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September 13

Does a Will Need to Be Recorded in Florida?

Written by Thomas Upchurch

A will establishes your last wishes regarding your estate – and your legacy – which makes it an important legal document. The State of Florida has exacting laws that regulate the execution of wills, and failing to follow them can result in a court declaring a will invalid. In Florida, a will must be recorded.

If you have questions or concerns about your own will or as the custodian of a loved one’s will, it’s time to consult with an experienced Florida estate planning lawyer

Recording a Will in Florida

Florida has legal requirements in place that necessitate the recording of wills. The custodian of a will – or the person who is responsible for the legal document itself – must deposit it with the clerk of the court that has jurisdiction over it within ten days of learning that the decedent, or the person whose will it is – has died. Upon deposit of the will, the custodian is also tasked with supplying the clerk of court office with the decedent’s birth date or the last four digits of their social security number.

Failure to accomplish this task in a timely manner can lead to legal fees on the part of the custodian. In other words, failing to deposit the will according to state law without a reasonable or just cause can lead to costly fees for the person who is assigned the task. 

Once Recorded

Once a will has been recorded, the Florida court handling the matter must determine the validity of the legal document. This involves the testator, or the person who created the will, following the requirements necessary to create a legally binding will in Florida.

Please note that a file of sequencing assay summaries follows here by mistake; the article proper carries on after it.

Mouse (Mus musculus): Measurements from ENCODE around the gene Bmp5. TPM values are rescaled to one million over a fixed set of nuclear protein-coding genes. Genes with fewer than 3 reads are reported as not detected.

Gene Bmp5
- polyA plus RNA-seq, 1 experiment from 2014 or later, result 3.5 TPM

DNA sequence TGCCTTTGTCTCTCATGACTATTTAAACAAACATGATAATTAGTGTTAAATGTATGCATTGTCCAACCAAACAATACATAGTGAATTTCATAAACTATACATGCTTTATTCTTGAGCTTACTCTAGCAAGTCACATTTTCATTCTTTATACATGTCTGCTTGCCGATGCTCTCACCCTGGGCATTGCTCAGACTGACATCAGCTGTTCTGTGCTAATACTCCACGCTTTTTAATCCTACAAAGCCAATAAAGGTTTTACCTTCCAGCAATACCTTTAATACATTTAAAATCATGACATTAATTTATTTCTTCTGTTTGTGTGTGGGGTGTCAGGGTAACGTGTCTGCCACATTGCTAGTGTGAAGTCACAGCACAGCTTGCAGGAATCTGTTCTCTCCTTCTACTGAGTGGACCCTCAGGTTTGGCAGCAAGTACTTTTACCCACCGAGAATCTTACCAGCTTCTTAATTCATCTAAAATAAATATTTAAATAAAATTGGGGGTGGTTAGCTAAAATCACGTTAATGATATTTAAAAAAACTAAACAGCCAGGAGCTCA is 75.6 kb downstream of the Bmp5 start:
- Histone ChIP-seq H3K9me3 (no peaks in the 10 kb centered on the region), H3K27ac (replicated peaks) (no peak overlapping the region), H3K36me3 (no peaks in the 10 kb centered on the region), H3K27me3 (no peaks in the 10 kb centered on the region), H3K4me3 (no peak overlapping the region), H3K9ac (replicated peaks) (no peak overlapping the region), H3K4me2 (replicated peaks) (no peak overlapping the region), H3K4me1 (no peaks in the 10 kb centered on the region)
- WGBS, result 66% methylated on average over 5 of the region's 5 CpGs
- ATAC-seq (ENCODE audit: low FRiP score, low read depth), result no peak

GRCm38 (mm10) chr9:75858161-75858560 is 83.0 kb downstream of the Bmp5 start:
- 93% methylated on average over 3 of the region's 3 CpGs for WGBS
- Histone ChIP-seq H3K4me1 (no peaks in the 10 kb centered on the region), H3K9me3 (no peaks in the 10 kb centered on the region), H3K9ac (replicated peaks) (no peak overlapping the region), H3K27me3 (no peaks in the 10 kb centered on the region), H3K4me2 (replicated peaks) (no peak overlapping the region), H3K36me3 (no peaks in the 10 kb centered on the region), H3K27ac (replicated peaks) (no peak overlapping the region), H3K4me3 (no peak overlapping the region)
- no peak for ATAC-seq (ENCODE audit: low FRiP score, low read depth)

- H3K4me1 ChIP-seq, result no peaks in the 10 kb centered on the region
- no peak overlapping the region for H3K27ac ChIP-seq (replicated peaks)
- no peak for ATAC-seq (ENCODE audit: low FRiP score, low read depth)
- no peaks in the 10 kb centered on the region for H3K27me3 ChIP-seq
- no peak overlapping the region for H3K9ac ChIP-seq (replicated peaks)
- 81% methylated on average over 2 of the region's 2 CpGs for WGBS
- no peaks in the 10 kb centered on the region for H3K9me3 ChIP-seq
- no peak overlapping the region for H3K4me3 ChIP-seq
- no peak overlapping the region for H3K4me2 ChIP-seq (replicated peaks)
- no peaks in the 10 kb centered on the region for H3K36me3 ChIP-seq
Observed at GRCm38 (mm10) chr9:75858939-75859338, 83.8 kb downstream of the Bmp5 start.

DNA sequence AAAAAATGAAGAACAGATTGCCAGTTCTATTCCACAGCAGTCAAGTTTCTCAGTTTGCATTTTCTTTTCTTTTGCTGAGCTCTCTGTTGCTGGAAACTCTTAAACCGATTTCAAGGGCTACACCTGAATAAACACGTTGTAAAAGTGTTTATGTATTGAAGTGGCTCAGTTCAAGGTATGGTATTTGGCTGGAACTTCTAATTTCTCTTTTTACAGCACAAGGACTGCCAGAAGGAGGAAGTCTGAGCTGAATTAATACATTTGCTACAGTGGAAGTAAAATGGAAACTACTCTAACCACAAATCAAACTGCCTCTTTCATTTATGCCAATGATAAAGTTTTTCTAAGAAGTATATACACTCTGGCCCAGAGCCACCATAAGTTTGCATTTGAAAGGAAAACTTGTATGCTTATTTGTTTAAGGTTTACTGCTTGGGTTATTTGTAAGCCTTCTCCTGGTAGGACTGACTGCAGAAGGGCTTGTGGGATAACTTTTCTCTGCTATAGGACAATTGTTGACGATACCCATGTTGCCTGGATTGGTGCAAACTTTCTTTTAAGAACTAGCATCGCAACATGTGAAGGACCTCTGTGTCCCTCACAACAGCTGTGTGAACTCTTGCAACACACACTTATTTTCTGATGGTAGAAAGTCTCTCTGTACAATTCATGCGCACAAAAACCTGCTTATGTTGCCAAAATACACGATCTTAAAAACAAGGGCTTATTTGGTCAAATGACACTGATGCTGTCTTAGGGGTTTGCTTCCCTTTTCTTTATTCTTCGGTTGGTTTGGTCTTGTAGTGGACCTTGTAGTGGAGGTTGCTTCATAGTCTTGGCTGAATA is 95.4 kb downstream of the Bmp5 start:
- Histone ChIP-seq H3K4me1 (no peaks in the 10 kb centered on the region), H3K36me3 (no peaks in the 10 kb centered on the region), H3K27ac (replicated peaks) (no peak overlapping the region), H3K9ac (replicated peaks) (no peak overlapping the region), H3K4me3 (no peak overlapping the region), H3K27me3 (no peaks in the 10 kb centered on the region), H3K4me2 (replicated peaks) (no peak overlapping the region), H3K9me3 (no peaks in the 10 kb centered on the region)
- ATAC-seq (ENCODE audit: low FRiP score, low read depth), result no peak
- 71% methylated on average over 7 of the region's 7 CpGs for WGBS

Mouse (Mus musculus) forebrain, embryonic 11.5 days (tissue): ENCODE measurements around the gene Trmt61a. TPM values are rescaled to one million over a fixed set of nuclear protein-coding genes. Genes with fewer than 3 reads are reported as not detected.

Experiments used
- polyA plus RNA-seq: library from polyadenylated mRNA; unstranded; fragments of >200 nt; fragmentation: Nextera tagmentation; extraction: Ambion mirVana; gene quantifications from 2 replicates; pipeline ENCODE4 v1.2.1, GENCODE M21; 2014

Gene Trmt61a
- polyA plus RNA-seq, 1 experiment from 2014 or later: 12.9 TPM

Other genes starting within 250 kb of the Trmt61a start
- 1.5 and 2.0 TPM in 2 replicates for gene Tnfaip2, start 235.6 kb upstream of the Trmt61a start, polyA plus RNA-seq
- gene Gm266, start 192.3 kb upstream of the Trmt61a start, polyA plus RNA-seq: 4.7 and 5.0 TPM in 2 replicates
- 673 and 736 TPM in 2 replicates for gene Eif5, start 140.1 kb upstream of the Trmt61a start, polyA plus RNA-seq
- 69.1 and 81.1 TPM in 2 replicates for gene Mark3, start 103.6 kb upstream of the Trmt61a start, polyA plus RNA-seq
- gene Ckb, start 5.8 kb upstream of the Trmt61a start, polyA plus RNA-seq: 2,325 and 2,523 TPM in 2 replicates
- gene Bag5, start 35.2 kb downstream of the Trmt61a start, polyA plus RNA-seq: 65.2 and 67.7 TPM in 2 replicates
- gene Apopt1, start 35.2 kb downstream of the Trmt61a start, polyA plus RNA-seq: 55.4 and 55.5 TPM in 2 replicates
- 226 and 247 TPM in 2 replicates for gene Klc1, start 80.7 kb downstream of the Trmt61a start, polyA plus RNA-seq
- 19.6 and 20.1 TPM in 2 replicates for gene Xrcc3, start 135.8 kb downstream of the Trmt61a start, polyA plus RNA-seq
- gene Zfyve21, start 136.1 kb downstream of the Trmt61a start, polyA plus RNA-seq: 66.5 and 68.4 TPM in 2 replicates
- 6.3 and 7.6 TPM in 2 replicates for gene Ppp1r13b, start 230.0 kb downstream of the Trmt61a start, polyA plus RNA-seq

Being of Sound Mind

The first requirement when it comes to a legally binding will is that the creator is of sound mind and is at least 18 years old. A minor who has been emancipated also has the legal authority to create a will. 

Created Voluntarily

Another necessary element of a will in the State of Florida is that it’s created voluntarily. Your will is your personal expression of your wishes, which means you must create it of your own volition. Any evidence that the will was created as a result of undue influence, under duress, or in relation to fraud can lead to the document being declared void. 

Specific Execution Requirements

There are also administrative requirements that must be met in order for a will to be valid in Florida, including:

  • The will must be in writing.
  • The testator must sign the will at the end of the document. 
  • Someone else must testify to the testator’s signature at the document’s end – in the presence of the testator and by their instruction.
  • There must be two attesting witnesses to the above signatures who must also sign the will in the presence of the testator and of each other.

In other words, the State of Florida takes the matter of creating and recording wills very seriously, and working with a seasoned attorney for wills is always advised.

The Probate Process